Editor’s Note: This post was published back in 2012, but we believe the message of giving our full attention to our children in front of us is so important and worthy of a repost. During this month, as we focus on spreading love and kindness to the special people in our lives, remember to put down the distractions and “listen with your eyes.”
USEP-OHIO PARENT TIP
This brief Parent Tip is provided at no cost by United Services for Effective Parenting-Ohio, Inc. as a tool to assist parents, teachers, grandparents and all who help to care for and to raise our children. For more information on this and other tools from USEP-OHIO refer to the conclusion of this Parent Tip. Use this tip as a conversation starter.
Johnny grabbed his mother’s cheeks and pulled her head around to face him as she greeted the other parents picking up their children at our school. Johnny had made a drawing he wanted her to see. He announced that he had made his best drawing yet. She absently murmured a response, “That’s good, Johnny!” She carried on her conversation with another mom about the traffic jam going on between school and her office, and looked in her purse for a calendar to confirm the date for a parent meeting.
Johnny was more frustrated with her multitasking every minute. He cried out, “Mom, listen to me. Look at my picture!” When she assured him she liked it, and would talk with him soon, Johnny said, “Mommy, listen with your eyes!”
He knew that her full attention was NOT on him, because her eyes were elsewhere, not on his picture or looking back into his eyes as he implored her to pay attention.
Today, we frequently see tweens, teens, and many adults looking constantly at their phones, iPods, and other hand-held devices—not into the eyes of those they are walking with, eating with or even meeting with.
Teachers complain that the kids in their classes have difficulty listening and learning. They are distracted by so many things and may never have learned to pay full attention throughout a conversation with an adult at home or school. Unfortunately if adults in their lives consistently give them attention divided by other distractions, they will repeat the behavior with others.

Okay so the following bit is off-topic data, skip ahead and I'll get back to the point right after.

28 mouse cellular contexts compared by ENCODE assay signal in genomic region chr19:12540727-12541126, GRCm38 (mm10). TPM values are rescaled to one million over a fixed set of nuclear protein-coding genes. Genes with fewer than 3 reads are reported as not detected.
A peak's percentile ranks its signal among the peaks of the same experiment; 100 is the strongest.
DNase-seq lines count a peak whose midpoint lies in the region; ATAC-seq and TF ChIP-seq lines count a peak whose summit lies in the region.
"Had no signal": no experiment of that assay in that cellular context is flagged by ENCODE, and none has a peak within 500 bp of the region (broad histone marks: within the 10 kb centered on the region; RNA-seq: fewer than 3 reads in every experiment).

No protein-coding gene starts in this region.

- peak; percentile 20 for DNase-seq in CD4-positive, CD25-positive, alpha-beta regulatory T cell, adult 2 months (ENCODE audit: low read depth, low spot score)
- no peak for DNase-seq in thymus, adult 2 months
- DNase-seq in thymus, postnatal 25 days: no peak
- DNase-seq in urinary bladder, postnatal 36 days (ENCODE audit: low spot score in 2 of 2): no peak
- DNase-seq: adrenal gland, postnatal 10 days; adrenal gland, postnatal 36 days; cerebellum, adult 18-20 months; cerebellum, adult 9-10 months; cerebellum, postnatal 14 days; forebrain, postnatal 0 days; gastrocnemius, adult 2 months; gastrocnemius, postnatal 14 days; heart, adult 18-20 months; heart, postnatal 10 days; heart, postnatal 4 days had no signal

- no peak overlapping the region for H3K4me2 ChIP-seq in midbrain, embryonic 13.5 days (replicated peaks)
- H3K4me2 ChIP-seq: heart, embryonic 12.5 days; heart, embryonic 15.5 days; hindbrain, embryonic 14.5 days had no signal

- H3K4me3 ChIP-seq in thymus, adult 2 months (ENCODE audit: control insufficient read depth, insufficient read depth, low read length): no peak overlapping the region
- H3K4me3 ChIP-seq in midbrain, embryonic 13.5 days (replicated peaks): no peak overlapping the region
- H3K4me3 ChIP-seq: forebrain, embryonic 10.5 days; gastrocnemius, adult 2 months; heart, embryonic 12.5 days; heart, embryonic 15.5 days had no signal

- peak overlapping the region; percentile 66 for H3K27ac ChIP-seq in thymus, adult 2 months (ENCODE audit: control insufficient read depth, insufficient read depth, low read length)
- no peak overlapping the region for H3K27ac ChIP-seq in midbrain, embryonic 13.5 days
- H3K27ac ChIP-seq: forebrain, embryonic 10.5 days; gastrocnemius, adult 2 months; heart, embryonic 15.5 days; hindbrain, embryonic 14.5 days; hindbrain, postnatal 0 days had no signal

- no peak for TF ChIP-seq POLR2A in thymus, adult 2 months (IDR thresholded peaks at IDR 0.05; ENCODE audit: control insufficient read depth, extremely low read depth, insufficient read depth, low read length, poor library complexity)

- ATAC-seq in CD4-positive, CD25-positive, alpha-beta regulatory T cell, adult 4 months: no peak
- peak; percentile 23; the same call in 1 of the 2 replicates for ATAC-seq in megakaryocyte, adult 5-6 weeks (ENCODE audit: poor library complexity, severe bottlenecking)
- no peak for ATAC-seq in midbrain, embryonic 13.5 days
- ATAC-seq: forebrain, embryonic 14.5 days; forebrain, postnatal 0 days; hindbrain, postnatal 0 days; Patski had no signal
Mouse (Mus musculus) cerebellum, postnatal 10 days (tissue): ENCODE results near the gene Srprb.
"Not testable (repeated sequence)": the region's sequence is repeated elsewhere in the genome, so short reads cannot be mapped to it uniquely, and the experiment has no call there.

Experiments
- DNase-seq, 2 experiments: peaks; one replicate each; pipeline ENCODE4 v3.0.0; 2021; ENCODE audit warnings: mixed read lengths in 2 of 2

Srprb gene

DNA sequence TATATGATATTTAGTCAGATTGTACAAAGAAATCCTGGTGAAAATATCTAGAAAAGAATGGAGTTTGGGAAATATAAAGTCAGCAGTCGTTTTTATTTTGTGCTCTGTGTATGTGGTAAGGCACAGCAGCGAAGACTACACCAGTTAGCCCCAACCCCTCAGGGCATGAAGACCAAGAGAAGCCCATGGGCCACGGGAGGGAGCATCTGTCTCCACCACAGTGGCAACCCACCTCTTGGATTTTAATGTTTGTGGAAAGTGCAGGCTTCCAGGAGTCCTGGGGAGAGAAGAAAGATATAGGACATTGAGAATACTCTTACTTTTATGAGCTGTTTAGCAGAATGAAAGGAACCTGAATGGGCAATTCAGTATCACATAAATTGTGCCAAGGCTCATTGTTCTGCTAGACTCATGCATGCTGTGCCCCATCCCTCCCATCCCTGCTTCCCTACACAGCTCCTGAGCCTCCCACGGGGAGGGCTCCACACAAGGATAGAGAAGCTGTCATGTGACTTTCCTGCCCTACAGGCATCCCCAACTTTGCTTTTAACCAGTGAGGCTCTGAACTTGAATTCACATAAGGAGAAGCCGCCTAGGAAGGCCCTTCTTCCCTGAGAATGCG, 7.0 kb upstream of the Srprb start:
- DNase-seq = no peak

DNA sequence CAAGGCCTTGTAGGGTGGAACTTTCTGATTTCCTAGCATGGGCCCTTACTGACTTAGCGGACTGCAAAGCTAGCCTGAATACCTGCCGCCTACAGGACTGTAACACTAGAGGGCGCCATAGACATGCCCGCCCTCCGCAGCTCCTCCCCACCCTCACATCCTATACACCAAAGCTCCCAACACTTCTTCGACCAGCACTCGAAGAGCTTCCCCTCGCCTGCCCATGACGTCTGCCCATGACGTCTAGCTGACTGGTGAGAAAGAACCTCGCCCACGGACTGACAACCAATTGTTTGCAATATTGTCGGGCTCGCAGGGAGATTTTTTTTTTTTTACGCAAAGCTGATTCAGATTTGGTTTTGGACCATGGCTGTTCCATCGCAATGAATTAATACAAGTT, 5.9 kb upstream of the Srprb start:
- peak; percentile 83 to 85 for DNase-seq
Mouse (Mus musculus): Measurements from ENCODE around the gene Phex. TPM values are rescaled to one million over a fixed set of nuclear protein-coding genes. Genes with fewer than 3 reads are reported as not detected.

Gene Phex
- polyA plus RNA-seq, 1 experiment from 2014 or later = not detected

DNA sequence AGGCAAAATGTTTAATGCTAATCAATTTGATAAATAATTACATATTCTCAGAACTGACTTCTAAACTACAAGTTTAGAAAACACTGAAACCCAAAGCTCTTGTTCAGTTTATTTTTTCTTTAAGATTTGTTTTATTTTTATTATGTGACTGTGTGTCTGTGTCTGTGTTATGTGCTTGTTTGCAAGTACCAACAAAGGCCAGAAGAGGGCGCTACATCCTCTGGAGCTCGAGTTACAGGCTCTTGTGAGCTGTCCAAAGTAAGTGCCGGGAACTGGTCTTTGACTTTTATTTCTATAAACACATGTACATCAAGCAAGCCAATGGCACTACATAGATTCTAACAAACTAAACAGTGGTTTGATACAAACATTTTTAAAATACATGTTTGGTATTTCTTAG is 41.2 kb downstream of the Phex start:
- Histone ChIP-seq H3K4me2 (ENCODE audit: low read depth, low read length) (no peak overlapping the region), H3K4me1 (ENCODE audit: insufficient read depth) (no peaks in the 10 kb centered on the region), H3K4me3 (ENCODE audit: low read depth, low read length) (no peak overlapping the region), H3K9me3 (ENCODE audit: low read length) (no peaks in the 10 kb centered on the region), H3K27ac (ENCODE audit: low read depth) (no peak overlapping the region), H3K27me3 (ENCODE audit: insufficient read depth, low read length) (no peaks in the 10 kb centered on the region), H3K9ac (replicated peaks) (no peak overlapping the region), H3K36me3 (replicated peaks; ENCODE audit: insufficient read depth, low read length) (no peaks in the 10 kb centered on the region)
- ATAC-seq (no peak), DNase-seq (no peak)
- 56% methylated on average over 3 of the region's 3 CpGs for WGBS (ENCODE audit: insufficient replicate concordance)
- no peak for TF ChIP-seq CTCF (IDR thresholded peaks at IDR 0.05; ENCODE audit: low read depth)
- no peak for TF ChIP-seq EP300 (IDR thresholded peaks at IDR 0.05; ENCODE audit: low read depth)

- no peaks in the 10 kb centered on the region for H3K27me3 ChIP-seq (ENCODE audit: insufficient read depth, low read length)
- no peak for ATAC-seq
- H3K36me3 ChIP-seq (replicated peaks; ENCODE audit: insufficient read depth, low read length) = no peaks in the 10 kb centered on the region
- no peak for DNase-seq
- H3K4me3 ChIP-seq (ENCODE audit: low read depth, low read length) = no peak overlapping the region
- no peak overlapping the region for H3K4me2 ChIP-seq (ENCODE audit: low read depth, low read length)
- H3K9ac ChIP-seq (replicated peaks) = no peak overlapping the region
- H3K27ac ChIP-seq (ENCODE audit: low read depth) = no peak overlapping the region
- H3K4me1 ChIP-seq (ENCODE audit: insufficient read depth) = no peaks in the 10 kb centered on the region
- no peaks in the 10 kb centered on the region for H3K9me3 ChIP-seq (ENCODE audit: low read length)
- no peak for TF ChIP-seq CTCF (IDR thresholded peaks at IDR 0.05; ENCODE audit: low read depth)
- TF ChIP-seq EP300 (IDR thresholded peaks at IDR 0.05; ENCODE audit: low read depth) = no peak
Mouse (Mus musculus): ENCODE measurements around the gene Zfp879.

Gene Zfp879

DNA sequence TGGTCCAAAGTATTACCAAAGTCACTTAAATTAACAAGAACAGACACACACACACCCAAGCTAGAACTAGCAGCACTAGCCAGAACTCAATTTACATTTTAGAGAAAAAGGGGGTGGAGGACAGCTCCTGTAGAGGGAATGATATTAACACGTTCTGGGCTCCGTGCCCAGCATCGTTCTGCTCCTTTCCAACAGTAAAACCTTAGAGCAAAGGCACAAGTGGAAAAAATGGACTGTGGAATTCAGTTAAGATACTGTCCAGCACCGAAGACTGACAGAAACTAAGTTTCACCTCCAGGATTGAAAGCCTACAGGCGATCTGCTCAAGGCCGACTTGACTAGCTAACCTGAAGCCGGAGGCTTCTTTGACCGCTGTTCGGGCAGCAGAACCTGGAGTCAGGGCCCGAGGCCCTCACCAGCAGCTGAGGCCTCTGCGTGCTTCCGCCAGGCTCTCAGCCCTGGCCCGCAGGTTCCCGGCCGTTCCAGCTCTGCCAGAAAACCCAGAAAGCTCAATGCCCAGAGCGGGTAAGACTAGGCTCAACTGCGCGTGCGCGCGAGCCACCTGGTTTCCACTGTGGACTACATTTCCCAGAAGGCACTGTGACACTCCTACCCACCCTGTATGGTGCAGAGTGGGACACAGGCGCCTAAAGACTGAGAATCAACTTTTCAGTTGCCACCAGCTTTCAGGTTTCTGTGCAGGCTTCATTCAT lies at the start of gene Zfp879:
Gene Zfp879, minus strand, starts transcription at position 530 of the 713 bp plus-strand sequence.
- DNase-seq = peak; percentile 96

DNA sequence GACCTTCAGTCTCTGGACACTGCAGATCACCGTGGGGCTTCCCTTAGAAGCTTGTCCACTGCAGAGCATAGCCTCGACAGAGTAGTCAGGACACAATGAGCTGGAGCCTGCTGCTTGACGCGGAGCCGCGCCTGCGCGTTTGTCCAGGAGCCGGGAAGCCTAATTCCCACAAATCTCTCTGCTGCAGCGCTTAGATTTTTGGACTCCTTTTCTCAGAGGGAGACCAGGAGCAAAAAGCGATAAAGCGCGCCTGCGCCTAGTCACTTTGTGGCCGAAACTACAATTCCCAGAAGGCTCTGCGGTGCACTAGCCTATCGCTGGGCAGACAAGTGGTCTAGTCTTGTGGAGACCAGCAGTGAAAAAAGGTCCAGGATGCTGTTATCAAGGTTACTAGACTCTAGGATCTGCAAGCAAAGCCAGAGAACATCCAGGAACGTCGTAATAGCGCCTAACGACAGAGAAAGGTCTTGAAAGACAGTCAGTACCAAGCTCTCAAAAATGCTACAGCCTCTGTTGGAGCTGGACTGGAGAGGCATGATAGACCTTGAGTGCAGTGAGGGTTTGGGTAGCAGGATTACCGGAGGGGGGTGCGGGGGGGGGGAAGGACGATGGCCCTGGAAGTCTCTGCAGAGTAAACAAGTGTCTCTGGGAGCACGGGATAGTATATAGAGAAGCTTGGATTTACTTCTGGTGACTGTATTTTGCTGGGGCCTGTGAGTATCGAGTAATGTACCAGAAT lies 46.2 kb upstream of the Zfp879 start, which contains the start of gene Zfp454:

It is important that children learn to respect and wait for their turn for attention. But increasingly, I observe the people around me distracted to the point of inattention to any one thing or any needs of others. Johnny so eloquently stated it when he begged Mommy to “listen with your eyes.”
We all see families out together all looking at screens in their hands. Why is it that whoever is in contact through the screen is more important than the people they are with?
Practice attention with the people in your life. Listen with your eyes! Tell your children, students, and grandchildren how you feel when they are distracted and teach them to “listen with their eyes.” Tell them Johnny’s story. Talk with the kids about making some boundaries at home and at school. Listen to their ideas and concerns, too. Have conversations about what works for your family at home or at school. Make some rules together that allow time for full attention to one another, when phones, games and other handhelds should be turned off.
Let us know what works for you and your family or students that we can share in our next Parent Tip or E-Update! Email us with what works for you at firstname.lastname@example.org or email@example.com. Refer to “Listen with your Eyes.”
We invite you to share this USEP-OHIO publication with other parents, students and professionals at home or work. You have permission to copy Tips as written, send on as email, or print for a newsletter or handout. Email firstname.lastname@example.org to add email addresses to our list, go to www.USEP-OHIO.com for other topics, publications and programs. Cindy McKay email@example.com 3 12
Featured photo: David Castillo Dominici